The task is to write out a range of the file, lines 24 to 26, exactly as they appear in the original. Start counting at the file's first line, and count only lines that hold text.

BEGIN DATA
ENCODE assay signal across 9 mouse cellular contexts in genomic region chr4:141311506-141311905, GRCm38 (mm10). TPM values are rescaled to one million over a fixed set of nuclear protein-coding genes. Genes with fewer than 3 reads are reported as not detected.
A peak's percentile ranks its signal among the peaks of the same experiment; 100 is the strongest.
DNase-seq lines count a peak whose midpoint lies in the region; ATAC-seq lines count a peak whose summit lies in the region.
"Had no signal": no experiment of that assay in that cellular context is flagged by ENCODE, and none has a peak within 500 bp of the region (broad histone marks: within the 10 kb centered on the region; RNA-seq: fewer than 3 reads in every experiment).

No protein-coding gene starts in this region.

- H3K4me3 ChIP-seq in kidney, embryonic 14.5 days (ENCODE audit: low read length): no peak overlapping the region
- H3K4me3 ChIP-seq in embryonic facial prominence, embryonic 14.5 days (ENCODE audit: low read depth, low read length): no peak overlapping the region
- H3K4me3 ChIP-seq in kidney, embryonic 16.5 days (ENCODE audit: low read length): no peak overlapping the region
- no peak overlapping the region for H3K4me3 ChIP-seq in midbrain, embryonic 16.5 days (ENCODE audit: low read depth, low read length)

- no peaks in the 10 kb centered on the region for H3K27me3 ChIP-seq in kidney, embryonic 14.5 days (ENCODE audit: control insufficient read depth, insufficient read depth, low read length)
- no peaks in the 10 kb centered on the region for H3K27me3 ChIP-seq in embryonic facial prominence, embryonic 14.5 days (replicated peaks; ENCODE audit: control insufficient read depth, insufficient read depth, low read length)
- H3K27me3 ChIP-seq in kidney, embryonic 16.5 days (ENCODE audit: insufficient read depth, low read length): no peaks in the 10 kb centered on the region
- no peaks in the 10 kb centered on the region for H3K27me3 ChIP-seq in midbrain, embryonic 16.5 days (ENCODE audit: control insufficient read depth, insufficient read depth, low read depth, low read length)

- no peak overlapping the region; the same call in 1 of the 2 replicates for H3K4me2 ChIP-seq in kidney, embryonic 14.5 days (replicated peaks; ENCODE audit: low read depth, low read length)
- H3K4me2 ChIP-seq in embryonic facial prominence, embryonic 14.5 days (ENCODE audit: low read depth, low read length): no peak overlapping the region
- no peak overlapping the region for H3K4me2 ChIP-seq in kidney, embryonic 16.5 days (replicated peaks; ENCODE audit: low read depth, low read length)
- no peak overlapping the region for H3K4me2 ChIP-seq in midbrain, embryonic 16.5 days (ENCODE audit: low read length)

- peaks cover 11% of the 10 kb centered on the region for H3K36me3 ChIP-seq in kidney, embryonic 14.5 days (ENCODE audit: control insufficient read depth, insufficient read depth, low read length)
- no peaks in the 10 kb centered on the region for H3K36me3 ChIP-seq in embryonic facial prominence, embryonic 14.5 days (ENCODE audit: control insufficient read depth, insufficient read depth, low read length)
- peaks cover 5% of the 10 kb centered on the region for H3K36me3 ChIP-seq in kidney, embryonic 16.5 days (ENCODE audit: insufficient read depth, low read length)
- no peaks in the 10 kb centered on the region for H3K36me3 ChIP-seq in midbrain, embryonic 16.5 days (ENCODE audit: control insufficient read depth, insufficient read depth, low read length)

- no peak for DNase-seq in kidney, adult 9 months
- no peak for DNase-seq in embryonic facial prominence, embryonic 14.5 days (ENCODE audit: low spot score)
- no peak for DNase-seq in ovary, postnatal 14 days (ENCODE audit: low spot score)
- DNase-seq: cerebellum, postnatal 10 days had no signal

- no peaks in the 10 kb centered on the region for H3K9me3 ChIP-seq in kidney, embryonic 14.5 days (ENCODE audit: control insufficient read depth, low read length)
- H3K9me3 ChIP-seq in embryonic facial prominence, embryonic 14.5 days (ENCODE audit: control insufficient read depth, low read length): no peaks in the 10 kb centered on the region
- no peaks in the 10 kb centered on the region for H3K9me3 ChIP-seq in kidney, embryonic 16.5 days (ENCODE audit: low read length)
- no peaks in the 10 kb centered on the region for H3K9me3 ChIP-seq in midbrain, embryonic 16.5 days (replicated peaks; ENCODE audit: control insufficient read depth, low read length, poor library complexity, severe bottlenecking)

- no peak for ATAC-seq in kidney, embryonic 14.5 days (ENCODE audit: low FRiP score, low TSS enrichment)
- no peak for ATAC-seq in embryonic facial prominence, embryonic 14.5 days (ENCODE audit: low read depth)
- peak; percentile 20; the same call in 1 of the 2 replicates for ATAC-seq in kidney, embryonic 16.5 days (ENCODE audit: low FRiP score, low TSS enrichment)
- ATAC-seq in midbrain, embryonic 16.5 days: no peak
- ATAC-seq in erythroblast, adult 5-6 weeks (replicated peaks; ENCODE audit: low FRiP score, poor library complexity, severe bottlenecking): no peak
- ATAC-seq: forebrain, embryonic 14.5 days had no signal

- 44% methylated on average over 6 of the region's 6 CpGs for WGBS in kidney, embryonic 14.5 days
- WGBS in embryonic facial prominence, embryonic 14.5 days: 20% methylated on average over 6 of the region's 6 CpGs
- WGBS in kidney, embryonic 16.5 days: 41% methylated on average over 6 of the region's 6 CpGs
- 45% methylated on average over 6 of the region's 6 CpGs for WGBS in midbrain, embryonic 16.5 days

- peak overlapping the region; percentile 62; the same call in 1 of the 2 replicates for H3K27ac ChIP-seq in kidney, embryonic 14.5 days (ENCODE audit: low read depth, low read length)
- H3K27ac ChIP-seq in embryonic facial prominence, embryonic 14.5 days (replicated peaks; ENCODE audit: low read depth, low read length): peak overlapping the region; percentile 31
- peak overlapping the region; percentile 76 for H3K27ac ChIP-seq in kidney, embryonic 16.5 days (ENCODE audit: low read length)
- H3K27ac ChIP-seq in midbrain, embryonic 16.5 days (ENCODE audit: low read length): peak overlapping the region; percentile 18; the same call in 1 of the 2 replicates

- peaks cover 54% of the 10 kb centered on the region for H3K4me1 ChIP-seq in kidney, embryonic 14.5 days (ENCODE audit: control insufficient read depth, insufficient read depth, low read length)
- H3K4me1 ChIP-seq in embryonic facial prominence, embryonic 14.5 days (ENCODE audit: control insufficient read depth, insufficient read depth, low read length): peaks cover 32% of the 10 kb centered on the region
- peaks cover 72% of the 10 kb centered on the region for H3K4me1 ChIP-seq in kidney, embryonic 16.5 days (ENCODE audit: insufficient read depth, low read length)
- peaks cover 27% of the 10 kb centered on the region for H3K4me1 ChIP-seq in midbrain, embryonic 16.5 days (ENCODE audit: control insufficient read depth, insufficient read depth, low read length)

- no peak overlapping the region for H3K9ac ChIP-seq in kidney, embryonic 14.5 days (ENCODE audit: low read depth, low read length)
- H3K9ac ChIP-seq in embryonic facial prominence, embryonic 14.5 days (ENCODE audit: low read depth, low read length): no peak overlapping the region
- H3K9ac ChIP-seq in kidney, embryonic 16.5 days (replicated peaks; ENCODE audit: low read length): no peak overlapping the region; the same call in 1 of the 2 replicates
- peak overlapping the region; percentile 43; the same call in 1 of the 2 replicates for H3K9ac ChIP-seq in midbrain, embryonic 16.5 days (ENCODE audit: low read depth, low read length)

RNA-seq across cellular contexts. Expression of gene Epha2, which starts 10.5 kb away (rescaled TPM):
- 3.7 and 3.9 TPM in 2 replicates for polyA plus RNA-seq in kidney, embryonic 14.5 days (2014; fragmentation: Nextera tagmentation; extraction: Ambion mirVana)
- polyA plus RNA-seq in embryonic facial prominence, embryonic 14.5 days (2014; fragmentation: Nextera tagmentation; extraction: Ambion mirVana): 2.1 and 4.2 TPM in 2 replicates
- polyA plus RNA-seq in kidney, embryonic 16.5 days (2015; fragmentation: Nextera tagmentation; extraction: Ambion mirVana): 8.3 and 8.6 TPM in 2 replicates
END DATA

- no peak for DNase-seq in ovary, postnatal 14 days (ENCODE audit: low spot score)
- DNase-seq: cerebellum, postnatal 10 days had no signal

- no peaks in the 10 kb centered on the region for H3K9me3 ChIP-seq in kidney, embryonic 14.5 days (ENCODE audit: control insufficient read depth, low read length)